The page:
An armchair tick from the new C&B

Subject: An armchair tick from the new C&B
From: Andrew Taylor <>
Date: Thu, 24 Jan 2008 14:45:27 +1100
On Thu, Jan 24, 2008 at 12:21:05PM +1100, Peter Shute wrote:
> > Concerning the recent thread regarding the taxonomic order of
> > Australian birds it should be noted that C&B discuss this at
> > some length in the Introduction under the heading "Taxanomic
> > methods". They say "...tree topologies are like mobiles....
> Mobiles?  Like you hang from the roof?

Yes.  Its a textbook analogy.  Imagine a mobile composed of  horizontal
rods.  Each rod is suspended from a string in the centre and has strings
dangling from its left and right ends holding up another rod or leading
to a bird species. So at dangling the bottom of the mobile would be the
~800 species of Australian bird.

If you want to reduce the tree (mobile) into a sequence, there are two
choices for the orientation of every rod.  If there are 800 birds then
the mobile will contain 799 rods.  As a consequence there are 2^799 =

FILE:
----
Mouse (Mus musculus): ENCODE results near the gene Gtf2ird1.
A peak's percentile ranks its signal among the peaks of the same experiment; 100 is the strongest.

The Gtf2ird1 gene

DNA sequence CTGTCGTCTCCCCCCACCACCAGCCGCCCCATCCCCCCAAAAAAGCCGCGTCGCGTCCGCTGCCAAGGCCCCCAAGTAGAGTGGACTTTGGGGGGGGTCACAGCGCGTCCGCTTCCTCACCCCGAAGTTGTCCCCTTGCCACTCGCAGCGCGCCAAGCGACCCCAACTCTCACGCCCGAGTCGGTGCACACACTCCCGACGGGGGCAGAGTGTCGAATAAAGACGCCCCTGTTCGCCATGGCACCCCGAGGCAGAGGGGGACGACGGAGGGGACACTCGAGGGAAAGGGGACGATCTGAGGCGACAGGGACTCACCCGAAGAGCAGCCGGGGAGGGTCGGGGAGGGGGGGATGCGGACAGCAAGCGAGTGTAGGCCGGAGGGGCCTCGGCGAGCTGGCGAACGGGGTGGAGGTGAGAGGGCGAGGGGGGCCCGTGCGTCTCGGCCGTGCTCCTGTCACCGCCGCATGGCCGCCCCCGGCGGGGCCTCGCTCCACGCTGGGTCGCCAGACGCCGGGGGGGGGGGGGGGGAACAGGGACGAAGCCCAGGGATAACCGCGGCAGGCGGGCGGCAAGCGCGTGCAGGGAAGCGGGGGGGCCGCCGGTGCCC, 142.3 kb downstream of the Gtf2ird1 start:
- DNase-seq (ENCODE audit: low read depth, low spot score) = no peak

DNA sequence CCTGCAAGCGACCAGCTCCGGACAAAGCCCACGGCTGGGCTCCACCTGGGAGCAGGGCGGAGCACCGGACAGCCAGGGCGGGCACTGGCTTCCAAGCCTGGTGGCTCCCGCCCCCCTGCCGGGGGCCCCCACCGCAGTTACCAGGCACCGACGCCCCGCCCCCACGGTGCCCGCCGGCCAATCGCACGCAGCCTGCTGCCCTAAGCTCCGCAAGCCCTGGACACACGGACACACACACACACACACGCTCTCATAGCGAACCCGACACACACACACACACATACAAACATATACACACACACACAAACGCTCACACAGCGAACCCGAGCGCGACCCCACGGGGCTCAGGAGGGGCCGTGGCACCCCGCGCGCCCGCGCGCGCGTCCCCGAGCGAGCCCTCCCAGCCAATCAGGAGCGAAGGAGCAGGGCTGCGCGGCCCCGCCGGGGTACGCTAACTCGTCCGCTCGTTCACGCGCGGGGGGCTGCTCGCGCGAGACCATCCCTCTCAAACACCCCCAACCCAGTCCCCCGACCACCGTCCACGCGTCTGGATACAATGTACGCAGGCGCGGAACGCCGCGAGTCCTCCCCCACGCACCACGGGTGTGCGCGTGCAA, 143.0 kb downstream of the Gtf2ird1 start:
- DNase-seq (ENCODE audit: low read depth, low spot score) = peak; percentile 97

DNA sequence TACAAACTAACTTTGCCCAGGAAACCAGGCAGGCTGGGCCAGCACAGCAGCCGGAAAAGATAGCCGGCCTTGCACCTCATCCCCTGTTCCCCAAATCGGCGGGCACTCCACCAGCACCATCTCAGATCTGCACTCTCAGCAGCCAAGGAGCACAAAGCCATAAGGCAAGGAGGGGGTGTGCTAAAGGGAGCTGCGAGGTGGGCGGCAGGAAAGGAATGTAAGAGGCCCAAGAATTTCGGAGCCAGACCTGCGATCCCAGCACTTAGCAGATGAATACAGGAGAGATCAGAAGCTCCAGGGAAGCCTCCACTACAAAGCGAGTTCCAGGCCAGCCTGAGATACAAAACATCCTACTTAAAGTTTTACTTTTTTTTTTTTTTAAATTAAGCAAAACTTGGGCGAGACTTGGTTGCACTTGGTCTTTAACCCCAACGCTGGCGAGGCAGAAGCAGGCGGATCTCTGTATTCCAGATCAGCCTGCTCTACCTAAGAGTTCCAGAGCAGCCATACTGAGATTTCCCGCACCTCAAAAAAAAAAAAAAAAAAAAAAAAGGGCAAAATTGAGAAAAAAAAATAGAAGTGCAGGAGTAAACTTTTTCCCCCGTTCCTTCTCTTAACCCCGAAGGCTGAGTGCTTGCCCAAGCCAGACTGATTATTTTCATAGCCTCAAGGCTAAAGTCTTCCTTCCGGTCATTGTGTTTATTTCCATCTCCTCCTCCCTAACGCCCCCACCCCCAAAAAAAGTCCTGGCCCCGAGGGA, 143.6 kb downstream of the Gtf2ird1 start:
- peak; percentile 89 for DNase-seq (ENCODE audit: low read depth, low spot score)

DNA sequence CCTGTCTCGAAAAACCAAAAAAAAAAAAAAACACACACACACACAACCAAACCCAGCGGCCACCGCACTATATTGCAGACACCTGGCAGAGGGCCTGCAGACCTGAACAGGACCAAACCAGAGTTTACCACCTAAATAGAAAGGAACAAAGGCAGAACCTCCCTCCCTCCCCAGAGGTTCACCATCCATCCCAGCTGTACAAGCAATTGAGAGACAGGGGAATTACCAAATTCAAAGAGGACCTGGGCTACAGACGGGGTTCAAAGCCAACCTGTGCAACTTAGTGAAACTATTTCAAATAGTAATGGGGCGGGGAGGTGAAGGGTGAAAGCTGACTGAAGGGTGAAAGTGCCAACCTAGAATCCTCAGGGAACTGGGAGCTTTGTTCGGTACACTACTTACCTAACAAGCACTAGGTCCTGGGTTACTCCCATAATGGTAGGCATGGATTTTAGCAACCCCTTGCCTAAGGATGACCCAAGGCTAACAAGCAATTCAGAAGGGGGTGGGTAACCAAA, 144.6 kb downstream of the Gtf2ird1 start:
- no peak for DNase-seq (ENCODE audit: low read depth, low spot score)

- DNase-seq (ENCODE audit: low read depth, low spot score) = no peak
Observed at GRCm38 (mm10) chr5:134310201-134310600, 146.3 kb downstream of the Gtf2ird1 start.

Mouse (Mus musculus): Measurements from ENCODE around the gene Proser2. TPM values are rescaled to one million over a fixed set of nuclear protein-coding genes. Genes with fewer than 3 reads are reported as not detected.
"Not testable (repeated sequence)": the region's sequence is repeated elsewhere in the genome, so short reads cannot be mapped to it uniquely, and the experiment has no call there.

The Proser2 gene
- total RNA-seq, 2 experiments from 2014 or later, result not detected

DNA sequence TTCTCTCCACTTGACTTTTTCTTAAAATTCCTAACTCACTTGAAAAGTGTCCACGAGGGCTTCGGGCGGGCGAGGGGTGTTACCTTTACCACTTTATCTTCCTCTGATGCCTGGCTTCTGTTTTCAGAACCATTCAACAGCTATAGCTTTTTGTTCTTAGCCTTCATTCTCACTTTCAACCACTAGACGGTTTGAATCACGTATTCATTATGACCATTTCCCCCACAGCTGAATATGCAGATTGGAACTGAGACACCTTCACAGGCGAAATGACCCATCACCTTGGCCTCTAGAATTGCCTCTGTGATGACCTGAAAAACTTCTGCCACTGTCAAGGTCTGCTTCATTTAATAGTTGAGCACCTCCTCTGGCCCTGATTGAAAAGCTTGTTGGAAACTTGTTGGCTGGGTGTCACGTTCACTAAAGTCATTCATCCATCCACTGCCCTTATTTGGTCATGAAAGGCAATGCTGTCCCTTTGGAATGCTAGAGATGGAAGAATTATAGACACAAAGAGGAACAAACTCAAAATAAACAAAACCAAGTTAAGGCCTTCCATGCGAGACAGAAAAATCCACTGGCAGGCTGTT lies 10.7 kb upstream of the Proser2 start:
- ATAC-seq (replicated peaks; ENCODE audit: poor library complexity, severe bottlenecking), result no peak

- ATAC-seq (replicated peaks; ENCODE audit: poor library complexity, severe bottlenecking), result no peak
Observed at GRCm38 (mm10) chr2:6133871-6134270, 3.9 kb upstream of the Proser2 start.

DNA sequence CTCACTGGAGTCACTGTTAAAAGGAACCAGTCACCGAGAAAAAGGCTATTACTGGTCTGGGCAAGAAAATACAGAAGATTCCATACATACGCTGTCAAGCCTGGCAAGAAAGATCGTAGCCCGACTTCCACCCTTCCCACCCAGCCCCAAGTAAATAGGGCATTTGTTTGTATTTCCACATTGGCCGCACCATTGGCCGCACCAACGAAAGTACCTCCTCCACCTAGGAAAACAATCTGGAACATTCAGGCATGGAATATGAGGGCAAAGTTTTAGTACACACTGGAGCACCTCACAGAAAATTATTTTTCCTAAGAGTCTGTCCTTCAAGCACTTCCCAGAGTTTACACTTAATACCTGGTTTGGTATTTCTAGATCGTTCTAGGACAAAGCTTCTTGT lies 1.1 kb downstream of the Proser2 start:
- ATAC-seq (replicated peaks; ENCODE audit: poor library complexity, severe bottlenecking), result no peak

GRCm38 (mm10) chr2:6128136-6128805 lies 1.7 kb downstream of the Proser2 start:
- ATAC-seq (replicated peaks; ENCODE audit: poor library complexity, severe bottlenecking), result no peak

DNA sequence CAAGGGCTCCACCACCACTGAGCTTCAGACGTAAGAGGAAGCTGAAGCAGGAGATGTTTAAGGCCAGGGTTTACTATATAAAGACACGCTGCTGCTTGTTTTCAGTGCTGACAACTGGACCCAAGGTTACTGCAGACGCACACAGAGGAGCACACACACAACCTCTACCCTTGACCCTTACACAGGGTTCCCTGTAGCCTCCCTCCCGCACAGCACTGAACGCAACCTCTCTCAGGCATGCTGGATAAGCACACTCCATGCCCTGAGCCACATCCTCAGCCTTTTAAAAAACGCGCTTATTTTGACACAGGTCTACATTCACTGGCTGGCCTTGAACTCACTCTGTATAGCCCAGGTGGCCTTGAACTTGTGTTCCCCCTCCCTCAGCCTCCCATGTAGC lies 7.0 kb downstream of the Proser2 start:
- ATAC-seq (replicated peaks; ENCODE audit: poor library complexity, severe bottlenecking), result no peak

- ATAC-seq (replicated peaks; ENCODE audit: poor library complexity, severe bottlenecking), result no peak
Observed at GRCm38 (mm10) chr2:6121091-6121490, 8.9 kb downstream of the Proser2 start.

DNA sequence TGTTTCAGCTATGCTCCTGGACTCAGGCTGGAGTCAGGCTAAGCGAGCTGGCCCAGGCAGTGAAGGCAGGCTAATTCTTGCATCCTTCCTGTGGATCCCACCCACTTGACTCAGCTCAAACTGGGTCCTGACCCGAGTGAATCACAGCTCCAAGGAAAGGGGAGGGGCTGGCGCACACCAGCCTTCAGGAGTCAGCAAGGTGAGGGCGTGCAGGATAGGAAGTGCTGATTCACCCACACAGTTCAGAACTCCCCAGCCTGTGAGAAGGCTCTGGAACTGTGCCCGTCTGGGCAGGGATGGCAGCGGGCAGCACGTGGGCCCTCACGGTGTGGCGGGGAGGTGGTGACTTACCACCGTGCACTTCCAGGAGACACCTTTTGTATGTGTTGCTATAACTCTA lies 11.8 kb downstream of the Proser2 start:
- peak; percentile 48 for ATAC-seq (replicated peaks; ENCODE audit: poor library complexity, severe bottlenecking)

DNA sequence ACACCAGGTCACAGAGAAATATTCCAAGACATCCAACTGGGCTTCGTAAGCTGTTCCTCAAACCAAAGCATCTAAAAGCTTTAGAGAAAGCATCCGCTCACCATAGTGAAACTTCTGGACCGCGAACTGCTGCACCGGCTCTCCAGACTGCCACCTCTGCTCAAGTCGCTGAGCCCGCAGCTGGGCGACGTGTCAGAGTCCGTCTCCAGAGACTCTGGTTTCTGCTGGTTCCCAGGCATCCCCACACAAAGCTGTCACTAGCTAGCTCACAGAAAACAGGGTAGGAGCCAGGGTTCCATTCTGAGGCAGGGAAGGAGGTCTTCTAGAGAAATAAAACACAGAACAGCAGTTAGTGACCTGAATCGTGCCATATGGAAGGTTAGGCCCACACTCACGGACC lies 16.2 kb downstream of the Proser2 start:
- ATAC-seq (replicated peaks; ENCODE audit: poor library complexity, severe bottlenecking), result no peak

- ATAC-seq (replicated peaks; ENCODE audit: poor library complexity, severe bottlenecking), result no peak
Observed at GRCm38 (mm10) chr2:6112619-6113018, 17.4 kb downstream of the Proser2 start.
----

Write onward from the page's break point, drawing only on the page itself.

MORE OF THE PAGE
possible sequences consistent with the phylogenetic tree.  If this is
what C&B mean by several alternatives, they are masters of the

Traditionally for birds the rods of the mobile are oriented so the
lineage considered most similar to their common ancestor hangs from the
left arm and hence is placed before the lineage hanging from the right
arm in the sequence.  This gives you a unique sequence.  The arrangement
of some pairs of lineages (rod orientations) will be pretty arbitrary
but this doesn't matter as all we want is a standard sequence so
we can all use the same ordering when we list bird species.

Alan as I understand it Schodde&Mason list ultrataxa at the outermost
level (what others might call subspecies) in geographical order going
clockwise around Australia.  This is presumably more practical than
trying to estimate a phyogenetic tree down to this level - but better
read S&M's own words.


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